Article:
|(The Eurodam at the Pier. I'm always shocked at the sheer size of these ships.)|
Copenhagen. I've wanted to visit this place for a decade or more. Denmark exists in my mind as a nexus of Scandinavian urbanity, the center of secular governance and sleek, '60s furniture design. But as always the reality doesn't quite match the vision. It's a bigger and more conventionally urban place than I expected, crowded and with a certain cheerful frenzy.
We were driven in from our pier to the Tivoli Gardens--a distance of four miles or so--and deposited there by 8:30AM. From that spot buses would return to the pier at 20 minute intervals for the remainder of the day until the last bus at 4:PM (as always, Holland America's services are brilliantly planned and seamlessly executed). Our plan was to meet a lifelong friend of mine from MN who had moved over to nearby Sweden several months back. He was taking a train down from Southern Sweden and was not due to arrive until 11:AM, so we had time to kill. We got the lay of the land and then headed North through the old city and its shopping district, making our way to the Rosenborg Palace Garden where a statue of Hans Christian Andersen awaited. By the time we'd seen that and wandered back (with a judicious snack or two along the way) it was nearly 11.
My friend arrived right on schedule. It's odd to meet a familiar person so far from home (I had the same feeling 15 years ago when my friend Chris arrived at our hotel room in Paris some 8 hours after I got there. Bizarre to start from separate familiar haunts and unite in an unfamiliar place some 5000 miles distant). From there we continued to wander. Susan was quite under the weather with a nasty cold--she really should have remained on the ship and in bed--so our progress was leisurely, but we still covered a good part of the old town. We ended up to the East on the little island of Christianshaven and had lunch there at a little sidewalk cafe (the Danes have not quite grasped nachos, but they do a passable croque-madame).
On the way back afterward we stumbled upon the fascinating anarchistic mecca of Christiania (or freetown Christiania) and spent half an hour or so wandering its dirt paths. I had never heard of Christiania before doing a quick bit of research on Copenhagen in the ship's library prior to our visit. It's a piece of real estate, a couple strips of land separated by the water that shoots through the city, which was taken over by squatters in 1971 and declared a separate, autonomous entity. And so it has remained for the last 42 years, a kind of commune where the citizens of Copenhagen have agreed the usual rules and laws do not apply (A sign as you exit Christiania says "You are now entering the EU"). I only know what I've read in Wikipedia--our brief walk-thru yielded few clues about the real situation--but it paints a fascinating picture of an ongoing human experiment in self-governance and self-determination.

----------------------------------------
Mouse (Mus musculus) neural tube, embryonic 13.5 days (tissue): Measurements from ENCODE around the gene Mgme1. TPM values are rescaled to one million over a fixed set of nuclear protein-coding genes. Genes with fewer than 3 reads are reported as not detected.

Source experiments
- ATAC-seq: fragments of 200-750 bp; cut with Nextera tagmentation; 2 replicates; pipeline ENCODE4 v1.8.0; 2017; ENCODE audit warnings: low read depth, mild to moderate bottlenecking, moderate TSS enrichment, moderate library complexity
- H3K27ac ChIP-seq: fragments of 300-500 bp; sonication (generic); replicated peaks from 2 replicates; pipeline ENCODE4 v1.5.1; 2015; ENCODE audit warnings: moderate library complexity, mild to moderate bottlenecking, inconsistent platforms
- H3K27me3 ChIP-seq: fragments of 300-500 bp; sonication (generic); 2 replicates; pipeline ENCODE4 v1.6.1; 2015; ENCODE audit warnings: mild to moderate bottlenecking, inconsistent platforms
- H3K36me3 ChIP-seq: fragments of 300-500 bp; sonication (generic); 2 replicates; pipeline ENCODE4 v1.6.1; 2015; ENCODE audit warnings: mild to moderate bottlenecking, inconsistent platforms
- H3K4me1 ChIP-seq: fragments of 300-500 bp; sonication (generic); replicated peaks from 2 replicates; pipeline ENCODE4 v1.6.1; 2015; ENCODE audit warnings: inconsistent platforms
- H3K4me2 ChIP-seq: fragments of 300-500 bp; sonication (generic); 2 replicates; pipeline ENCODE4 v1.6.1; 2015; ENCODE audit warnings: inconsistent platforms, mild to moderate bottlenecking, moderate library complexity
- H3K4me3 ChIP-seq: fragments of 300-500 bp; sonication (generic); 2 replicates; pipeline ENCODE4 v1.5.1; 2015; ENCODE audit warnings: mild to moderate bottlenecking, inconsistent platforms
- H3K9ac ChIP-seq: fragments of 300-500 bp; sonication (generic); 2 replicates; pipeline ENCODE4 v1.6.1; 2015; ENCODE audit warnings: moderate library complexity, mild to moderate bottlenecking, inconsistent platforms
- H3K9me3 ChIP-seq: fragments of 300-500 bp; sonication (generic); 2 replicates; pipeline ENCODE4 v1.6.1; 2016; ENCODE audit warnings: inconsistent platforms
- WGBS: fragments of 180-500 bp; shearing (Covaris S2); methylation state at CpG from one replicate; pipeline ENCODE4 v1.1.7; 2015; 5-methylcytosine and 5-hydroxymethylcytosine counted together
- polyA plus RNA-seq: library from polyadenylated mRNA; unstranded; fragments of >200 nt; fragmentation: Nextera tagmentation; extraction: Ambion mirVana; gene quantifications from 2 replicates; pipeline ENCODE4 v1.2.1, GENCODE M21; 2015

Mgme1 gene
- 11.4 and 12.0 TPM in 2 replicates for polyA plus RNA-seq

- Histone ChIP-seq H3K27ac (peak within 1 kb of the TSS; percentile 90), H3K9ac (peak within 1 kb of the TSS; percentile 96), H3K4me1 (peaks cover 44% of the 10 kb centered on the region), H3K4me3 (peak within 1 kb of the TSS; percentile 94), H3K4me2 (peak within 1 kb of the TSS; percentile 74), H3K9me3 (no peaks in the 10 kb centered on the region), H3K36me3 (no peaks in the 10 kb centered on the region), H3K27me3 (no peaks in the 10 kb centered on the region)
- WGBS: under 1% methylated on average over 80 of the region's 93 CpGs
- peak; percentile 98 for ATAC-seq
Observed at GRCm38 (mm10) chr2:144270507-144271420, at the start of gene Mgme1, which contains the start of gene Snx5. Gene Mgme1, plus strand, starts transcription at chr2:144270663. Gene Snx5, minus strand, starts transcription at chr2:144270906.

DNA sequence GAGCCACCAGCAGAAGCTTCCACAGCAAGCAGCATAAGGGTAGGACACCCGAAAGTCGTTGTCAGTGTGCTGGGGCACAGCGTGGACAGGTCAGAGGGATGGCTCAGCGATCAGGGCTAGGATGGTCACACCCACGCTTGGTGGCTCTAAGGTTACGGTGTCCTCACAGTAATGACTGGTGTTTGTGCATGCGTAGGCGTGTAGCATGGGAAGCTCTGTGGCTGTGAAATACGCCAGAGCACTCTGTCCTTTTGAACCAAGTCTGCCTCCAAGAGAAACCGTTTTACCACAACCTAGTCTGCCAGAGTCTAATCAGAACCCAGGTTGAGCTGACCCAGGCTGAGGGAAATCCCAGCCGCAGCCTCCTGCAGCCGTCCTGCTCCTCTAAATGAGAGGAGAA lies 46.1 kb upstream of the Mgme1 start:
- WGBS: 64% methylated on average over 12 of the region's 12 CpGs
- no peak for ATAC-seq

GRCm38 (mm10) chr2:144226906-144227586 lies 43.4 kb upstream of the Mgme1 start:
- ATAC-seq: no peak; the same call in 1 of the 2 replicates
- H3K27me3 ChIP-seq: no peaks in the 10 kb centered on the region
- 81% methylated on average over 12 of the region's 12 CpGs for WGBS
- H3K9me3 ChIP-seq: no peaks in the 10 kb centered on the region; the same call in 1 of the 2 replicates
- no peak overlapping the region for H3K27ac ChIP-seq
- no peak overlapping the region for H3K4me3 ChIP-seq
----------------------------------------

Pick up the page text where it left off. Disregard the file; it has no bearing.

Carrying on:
I was immediately struck by the "three rules," which I could not help thinking were rather anti-anarchy: 1) Have Fun; 2) Don't Run (running causes chaos); and 3) No Pictures. The "no pictures" rule--very anti-anarchy!--was reinforced with signs everywhere, which I suspect is an attempt to keep people from documenting things that outsiders may use in a case against the enclave (and is responsible for you not seeing any photos of the place here). Apparently there have been many attempts to shut the place down, each of which has been strenuously opposed by the residents of Christiania and the greater public. Whenever a right-wing government is elected the threats increase, the lawlessness and prime real estate being kept from the hands of developers apparently being beyond the capacity of the right wing mind to tolerate. But so far the attempts have all been beaten back and the place remains. The selling of soft drugs is everywhere there, with Hash stands all over and people sampling the goods. We saw (and smelled) plenty of that. The rest seems very granola and Bob Marley, laid back and experimental. My friend was maybe a bit aghast, but I found the place interesting (not that I'm dying to move in).
We made our way back to the shuttle buses and sent my ailing wife back to the ship for a nap, and my buddy and I spent another 90 minutes or so catching up before we went our separate ways. We both agreed that this was a place we'd need to come back to.
One thing I didn't expect: the bicycle culture here seems very near to what we know from Amsterdam. I overheard a tour guide say that fully a third of Copenhagen's urban population gets around by bicycle. I don't know the figure for Amsterdam, and Copenhagen seems maybe a bit bigger a place, but the sheer number of bikes is striking. Another feather in this place's cap in my book. For that matter, we were told by our hotel clerk in Amsterdam that maybe the other place in Europe most evokative of Amsterdam was Copenhagen, and with the bicycles and canals and architecture I can see the comparison. Amsterdam is a singularity, but Copenhagen does share many of its charms
Next up: Berlin.